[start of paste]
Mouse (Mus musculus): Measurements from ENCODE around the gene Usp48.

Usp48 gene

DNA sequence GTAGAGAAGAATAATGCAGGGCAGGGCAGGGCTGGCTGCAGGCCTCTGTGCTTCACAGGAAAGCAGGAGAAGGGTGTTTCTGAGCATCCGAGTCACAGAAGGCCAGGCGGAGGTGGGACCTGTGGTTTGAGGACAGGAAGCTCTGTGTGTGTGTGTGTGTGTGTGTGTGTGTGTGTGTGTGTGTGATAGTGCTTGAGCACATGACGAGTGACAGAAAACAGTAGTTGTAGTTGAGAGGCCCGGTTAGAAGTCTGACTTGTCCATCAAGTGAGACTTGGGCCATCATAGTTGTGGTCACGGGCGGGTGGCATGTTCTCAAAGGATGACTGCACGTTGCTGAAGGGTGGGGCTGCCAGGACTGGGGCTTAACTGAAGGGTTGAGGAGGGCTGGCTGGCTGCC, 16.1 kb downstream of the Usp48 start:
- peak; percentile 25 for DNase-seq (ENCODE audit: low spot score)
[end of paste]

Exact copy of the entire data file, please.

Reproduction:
Mouse (Mus musculus): Measurements from ENCODE around the gene Usp48.

Usp48 gene

DNA sequence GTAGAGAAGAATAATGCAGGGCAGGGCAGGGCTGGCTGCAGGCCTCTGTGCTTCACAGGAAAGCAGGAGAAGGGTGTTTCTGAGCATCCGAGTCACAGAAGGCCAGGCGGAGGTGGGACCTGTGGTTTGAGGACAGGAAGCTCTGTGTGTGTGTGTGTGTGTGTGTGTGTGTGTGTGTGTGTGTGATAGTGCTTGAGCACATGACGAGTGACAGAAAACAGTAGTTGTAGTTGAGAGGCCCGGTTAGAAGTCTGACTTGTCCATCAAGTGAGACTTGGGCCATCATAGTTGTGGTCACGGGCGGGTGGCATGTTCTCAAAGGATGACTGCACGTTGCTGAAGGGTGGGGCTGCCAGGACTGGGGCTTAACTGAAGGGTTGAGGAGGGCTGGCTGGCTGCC, 16.1 kb downstream of the Usp48 start:
- peak; percentile 25 for DNase-seq (ENCODE audit: low spot score)